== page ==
Wednesday, December 23, 2009

Jen Mecca had a great post about being a potter and being a mother.
The balancing act of both.
In fact for most of us it is also about being a partner,a daughter, mother, son, brother, father and all those things.
We are potters, yet, our lives are so much more.
To be a potter it helps to be with someone who understands the following:
I can't because I have to, throw this order, trim bowls, put on handles, fire a kiln, unload a kiln, pack and ship and so on.
If you make pots or work in clay you know it is like a good comic.
It is all in the timing.
When it is time it is time. Or you just have to face losing the work.
For our families and love ones this is what we do.
If we are lucky they understand.
When Mark and I started this I was talking to a potters wife.
Her words to me were , "you understand this."
" Understand what?", I did not get it at first.
She went on to say, " you understand why he can't drop everything and just walk away."
"Oh, that - well yes."
It is hard, it does take time and timing.

I love the question of when do you do blank.
Well, you do it when the clay is ready.
So much of what we do we do by feel.
Is the clay too wet?
Too dry?
Or like Goldilocks is it just right.
So back to family.

One of the main reasons I chose to become a potter, beside the one of the love of clay, was the fact I could
A. work from the farm and not go work in a surrounding town at a mill, which I did do while we were getting the business started.
B. I would be home when my kids were home.
I did not want someone else to rear them.
The benefit was not only would I be here, but so would their father.
We were here to get them off to school, and pick them up.
We could rearrange to go on field trips, we brought clay into every class they had through middle school and then again in high school.
I worked from 8:30 until 2:30 for many years.
Pottery was my job and I took it as such, but when the kids were home, I was more in tune to them.
As they grew older I could work longer hours.
I don't regret this at all.

Christmas was especially taxing and hard on all of us.
We did all those things you do while you are rearing kids.
( someone one told me you raise pigs you rear children- it made me laugh)
There are times clay can wait.
There are times it just can not.
So as I look back on the past years I will never regret those years here with the kids and the madness of it all.
I am sure going through pictures has me reflecting on all of this- but
I still find my children are some of the finest people I know.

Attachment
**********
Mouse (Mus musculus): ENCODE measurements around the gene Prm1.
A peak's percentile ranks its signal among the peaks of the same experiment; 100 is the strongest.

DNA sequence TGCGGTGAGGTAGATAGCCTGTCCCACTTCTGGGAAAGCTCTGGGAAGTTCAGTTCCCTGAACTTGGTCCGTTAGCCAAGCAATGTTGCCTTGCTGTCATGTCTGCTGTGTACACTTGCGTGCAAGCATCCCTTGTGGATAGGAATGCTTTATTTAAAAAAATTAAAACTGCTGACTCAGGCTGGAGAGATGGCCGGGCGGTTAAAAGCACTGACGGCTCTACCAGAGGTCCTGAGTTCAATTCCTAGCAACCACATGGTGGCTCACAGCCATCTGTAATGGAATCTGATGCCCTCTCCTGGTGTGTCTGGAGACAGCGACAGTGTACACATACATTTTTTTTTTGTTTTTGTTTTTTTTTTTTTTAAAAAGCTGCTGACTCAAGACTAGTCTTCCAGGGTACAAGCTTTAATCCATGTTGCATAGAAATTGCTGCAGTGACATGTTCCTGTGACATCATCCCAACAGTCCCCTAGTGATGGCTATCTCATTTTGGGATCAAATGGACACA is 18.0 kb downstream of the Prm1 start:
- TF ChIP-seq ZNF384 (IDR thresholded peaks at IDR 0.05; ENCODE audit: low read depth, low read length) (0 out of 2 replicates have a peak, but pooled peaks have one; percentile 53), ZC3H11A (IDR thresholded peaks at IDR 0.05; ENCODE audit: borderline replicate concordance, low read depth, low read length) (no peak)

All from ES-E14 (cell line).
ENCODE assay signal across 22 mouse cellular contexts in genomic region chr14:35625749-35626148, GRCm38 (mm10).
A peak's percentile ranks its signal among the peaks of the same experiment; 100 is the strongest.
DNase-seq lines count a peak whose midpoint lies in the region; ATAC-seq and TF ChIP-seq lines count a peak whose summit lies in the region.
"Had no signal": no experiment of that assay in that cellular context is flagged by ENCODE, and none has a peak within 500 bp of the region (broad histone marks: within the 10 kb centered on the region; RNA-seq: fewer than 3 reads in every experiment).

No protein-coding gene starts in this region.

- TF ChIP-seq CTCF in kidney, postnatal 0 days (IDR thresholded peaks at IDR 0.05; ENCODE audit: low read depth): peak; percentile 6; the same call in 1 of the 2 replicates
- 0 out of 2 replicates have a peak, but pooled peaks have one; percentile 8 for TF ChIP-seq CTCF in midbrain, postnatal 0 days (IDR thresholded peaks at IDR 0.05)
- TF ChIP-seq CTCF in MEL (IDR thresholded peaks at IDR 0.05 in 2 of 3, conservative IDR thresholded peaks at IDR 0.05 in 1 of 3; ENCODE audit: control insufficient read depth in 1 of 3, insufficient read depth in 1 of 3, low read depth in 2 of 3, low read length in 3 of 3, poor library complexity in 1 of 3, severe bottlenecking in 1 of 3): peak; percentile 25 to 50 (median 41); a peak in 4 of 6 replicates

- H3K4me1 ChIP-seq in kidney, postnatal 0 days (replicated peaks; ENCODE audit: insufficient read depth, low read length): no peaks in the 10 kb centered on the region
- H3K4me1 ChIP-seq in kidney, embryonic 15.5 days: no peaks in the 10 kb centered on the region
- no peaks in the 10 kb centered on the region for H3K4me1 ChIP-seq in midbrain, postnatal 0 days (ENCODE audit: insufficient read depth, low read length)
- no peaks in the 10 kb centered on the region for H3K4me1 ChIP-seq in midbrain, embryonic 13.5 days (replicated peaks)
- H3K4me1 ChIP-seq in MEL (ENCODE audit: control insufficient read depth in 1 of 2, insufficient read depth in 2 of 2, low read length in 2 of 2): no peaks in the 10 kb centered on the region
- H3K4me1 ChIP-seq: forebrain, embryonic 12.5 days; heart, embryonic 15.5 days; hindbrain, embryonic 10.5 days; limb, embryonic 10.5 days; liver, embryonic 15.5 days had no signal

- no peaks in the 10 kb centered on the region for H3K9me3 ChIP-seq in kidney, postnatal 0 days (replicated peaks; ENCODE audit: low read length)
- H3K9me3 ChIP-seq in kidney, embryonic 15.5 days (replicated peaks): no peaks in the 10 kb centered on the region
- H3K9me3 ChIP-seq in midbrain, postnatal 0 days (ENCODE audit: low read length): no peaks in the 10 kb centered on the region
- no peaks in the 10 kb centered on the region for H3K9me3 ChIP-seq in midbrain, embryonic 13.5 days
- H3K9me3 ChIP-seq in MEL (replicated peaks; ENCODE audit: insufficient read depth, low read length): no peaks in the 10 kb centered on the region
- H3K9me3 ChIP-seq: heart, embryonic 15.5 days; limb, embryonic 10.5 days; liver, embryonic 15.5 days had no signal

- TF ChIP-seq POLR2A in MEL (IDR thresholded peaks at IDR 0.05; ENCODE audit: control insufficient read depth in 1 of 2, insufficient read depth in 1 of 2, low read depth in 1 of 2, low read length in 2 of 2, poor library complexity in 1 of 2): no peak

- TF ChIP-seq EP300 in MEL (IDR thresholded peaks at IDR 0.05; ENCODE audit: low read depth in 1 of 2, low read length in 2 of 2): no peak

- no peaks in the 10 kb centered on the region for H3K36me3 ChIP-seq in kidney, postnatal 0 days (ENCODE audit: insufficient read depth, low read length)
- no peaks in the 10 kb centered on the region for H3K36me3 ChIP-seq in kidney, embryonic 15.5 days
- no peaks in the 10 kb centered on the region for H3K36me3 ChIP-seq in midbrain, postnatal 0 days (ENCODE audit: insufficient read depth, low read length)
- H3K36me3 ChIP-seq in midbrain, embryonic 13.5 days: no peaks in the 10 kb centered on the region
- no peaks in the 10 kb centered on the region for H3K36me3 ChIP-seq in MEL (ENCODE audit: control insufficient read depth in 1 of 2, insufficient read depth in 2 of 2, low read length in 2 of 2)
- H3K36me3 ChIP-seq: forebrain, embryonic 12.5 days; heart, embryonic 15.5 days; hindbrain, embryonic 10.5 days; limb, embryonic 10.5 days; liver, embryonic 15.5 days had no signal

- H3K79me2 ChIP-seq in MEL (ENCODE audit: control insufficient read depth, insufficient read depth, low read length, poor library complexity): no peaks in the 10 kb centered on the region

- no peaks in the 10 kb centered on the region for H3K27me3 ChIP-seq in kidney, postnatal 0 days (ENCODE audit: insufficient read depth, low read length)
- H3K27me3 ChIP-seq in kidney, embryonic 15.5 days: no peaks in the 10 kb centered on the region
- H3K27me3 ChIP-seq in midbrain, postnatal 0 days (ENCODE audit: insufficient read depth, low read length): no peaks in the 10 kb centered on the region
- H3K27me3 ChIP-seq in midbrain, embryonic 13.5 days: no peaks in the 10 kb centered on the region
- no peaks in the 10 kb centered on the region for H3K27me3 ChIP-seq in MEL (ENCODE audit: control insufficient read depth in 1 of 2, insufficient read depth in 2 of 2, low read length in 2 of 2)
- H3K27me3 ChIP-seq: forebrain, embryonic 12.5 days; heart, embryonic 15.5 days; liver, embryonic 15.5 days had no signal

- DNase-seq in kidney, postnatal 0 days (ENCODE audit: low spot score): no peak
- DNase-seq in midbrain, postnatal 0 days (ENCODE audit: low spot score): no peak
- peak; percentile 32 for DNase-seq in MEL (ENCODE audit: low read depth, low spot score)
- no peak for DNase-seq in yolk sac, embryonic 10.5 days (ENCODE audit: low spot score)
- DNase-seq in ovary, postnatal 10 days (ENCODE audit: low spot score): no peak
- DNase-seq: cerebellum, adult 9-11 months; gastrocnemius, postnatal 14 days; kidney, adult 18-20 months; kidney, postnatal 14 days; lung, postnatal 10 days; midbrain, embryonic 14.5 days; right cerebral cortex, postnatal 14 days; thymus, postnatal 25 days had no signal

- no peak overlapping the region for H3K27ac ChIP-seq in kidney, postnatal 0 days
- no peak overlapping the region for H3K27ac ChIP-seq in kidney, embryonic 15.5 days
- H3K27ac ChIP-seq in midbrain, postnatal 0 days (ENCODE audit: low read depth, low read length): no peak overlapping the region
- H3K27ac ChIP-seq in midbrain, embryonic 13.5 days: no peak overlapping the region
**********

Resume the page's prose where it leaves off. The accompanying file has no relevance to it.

I enjoy their company and I know we are both happy that they have found great people to be with.
So for now let the clay rest and let the Holidays beginning.


Anonymous said...

hope you had a nice birthday... let the clay rest, i'm letting the blog rest myself.

Annapants! said...

I tell people I had a very unique experience of being raised by both my parents. Many MANY of them don't have any concept of how amazing / interesting it was for Joel and I. Although, Joel and I also couldn't get away with hardly ANYTHING since you guys were ALWAYS there! ;)
I wouldn't trade that experience for all the books in NYC.

PS. Let the clay rest indeed; I can't wait to see you and Pops! said...

I completely agree! I do many of the same things, work from 8:30-2:30, go on field trips, take clay to school, and try to plan clay wetness/dryness around Gerry and Wesley, that is soooo hard sometimes. But, like your kids, I have the most amazing child and I love being around her. And like your daughter said above, Wes doesn't get away with much because we are ALWAYS here! I chose to do this so I could be a mom. Wes was in daycare for one year and it sucked, working to make money to pay someone to keep my kid, so I could made no sense. I never have any $$$ but I have a pretty great family and we are very close, so much more important!!

Gary's third pottery blog said...

On the other hand, I am thinking I can avoid visiting in-laws by hiding in my studio :)

Linda Starr said...

I hope you'll understand then that I may be a little delayed about a week or so, since I am madly drying all the pieces I made so I can get them fired at least bisque before we leave here. Happy holidays, I hope you had a great birthday.

Shortstuff said...

Yeah, you had Mark at home, but Christine's daddy WORKS! Thanks for always being there for me, too. hugs

Barbara said...

Happy Birthday yesterday! I hope it was full of fun. It sure has been fun to read about your life. Your kids were lucky to have both of their parents working from home.

Laurie said...

Sounds like you had your priorities straight. And yes, let the holidays begin!

Judy Shreve said...

Great post! Merry Christmas - hope you and your family enjoy your holiday time together!

cookingwithgas said...

Thanks all and Merry Christmas!

T.Gray said...

Well written MH. I hope your birthday was splendid, and that at least for the next few days you and Mark can chill a little bit, rejoice in the season and in family and friends. Blessings to you both.